By Svante E. Cornell (vol. 2, no. 12 of the Turkey Analyst)
After two decades of deep tensions with Iran, the AKP government has largely rebuilt relations with Turkey’s historical rival and neighbor. Yet its responses to the Iranian crisis – in which Prime Minister Erdoğan was embarrassingly among the first to congratulate Mahmoud Ahmadinejad upon his highly questionable re-election – appears to question the foundations of this rapprochement. Moreover, it indicates the limitations of Ankara’s newly found “zero-problem” foreign policy, which appears to mean that Turkey has no opinions on the basis of either interests, values or principles in its neighborhood.
By Tülin Daloğlu (vol. 2, no. 11 of the Turkey Analyst)
The relationship between the United States and Turkey has traditionally relied heavily on military cooperation. However, President Barack Obama’s April trip to Turkey created an impetus to build a stronger economic connection – provided that businesses find a profitable incentive to work together. But the most significant step toward “normalizing” relations between the countries came when the U.S. recognized that the separatist Kurdish organization PKK poses a threat not only to Turkey but also to America, and Iraq, as well. It was a step destined to ease the tension that has characterized, even poisoned the U.S.-Turkish relationship since the invasion of Iraq.
By M. K. Kaya and Halil M. Karaveli (vol. 2, no. 11 of the Turkey Analyst)
During the nearly seven years of rule by the Justice and development party, AKP, Turkey has deepened its relations in particular with the Muslim Middle East, what has been termed its “strategic depth”. The main theorist of Turkey’s evolving foreign policy priorities, Ahmet Davutoglu, was recently appointed foreign minister. Davutoglu has already had a pivotal role as Prime Minister Recep Tayyip Erdogan’s chief foreign policy advisor. As foreign minister, he will be directly responsible for the further implementation and for the ultimate testing of his ideas. They rest on an assumption of the possibility of achieving a state of harmony in Turkey’s regional relations, an assumption that is likely unrealistic.
By Soner Çağaptay (vol. 2, no. 8 of the Turkey Analyst)
Under the rule of the Justice and Development Party (AKP), Turkey has cultivated close ties with Iran, Syria, Sudan, the Gulf Countries, as well as with Russia. In the West, the reorientation of Turkish foreign policy had until recently generally been interpreted as neo-Ottomanist, i.e., a benevolent attempt by Turkey to assert itself in the Ottoman realm, which was assumed to be to the benefit of the Euro-Atlantic community as well. However, a closer look reveals that Turkey is asserting itself exclusively in the Muslim Middle East, while ignoring other areas of the Ottoman realm. What is more, under the AKP, Turkish foreign policy empathizes increasingly not with the West, but with Russia and Iran, and especially with Arab Islamist causes.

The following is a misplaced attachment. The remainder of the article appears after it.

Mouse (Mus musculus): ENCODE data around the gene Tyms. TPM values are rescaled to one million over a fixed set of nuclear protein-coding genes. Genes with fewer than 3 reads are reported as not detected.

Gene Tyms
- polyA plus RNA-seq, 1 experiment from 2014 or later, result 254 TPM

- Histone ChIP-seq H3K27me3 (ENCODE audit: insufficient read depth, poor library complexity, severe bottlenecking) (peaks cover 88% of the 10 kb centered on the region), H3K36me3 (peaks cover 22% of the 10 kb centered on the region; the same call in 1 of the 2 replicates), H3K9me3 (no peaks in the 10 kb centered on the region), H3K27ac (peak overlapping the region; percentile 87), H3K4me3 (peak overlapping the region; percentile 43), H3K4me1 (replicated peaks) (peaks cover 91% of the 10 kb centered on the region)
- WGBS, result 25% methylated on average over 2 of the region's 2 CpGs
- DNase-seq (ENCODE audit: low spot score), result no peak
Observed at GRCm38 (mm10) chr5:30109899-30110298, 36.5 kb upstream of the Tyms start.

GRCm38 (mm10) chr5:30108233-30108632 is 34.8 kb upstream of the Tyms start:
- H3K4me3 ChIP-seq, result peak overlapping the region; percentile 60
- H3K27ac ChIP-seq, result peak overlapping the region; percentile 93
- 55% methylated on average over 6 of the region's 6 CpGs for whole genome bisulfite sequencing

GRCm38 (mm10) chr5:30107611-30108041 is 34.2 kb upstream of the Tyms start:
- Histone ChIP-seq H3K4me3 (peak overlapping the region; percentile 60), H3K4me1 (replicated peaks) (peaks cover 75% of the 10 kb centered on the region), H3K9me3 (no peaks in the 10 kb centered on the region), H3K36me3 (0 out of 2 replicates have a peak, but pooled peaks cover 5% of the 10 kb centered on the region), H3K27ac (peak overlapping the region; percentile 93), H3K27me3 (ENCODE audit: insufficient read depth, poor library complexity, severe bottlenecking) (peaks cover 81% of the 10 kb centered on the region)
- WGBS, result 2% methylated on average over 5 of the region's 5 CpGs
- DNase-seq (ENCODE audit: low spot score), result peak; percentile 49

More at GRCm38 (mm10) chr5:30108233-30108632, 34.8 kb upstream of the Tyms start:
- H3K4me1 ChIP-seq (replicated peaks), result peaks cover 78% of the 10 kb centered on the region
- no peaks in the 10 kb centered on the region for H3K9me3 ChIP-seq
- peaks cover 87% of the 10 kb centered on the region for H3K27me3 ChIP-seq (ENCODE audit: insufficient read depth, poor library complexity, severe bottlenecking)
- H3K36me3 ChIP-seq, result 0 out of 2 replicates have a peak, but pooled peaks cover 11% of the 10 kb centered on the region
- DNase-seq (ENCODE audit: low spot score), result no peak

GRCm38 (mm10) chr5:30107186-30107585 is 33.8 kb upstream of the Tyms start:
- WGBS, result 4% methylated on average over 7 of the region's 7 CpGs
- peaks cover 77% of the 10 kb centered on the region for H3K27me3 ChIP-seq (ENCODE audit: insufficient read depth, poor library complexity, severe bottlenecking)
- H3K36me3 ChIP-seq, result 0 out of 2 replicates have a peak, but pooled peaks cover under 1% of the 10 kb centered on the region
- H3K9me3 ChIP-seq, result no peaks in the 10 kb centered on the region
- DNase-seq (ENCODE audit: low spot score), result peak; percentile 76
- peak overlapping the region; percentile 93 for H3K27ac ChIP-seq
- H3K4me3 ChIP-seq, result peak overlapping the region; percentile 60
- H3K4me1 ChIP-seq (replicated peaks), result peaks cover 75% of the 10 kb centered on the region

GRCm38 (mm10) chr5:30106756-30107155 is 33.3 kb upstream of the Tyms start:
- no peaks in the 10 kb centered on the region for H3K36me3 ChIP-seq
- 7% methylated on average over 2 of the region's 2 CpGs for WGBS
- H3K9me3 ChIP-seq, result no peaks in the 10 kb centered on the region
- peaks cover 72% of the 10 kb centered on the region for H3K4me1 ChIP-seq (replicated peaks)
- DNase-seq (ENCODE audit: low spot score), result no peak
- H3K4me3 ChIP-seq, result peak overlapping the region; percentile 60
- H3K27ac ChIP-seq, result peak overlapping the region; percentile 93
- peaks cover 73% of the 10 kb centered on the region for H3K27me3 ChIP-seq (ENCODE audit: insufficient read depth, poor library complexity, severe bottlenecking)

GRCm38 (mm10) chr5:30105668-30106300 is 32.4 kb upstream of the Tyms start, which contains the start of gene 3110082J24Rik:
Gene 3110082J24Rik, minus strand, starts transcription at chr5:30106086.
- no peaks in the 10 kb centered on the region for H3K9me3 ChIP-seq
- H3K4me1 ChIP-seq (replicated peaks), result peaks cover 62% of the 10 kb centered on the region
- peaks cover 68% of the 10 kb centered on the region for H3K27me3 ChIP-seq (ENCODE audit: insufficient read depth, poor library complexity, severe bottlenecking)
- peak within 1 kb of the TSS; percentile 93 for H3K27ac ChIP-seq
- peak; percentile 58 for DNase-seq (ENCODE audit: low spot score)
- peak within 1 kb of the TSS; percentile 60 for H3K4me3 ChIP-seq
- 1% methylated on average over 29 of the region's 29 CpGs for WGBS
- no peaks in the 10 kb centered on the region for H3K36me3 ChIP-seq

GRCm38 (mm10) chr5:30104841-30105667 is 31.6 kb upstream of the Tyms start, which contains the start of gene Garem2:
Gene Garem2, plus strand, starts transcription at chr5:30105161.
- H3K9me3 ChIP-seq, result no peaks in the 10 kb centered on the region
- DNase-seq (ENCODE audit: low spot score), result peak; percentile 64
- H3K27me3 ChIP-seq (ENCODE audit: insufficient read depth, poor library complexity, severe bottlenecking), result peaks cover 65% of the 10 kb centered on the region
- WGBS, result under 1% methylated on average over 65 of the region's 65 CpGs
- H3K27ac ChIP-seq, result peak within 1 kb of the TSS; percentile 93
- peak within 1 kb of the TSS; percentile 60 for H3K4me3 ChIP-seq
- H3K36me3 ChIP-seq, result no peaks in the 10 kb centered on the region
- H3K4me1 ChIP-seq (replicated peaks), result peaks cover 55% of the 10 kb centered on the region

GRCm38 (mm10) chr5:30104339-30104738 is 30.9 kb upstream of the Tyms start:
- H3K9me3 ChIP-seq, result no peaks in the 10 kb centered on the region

By Svante E. Cornell (vol. 2, no. 7 of the Turkey Analyst)
The past several weeks have seen the level of diplomatic rumoring on a Turkish-Armenian rapprochement reach new heights. The Turkish government embarked on this endeavor seriously last Summer, a move that could redraw the geopolitics of the Caucasus in unpredictable ways, depending on how it is undertaken. While the initiative had much to do with Turkish-US relations, the Obama visit paradoxically coincided with Ankara being forced to hit the brakes on the issue, at least temporarily. It has once again been made clear that the Armenian-Azerbaijani conflict remains the major security challenge in the region, and that it needs to be tackled head on.
The Turkey Analyst is a publication of the Central Asia-Caucasus Institute & Silk Road Studies Joint Center, designed to bring authoritative analysis and news on the rapidly developing domestic and foreign policy issues in Turkey. It includes topical analysis, as well as a summary of the Turkish media debate.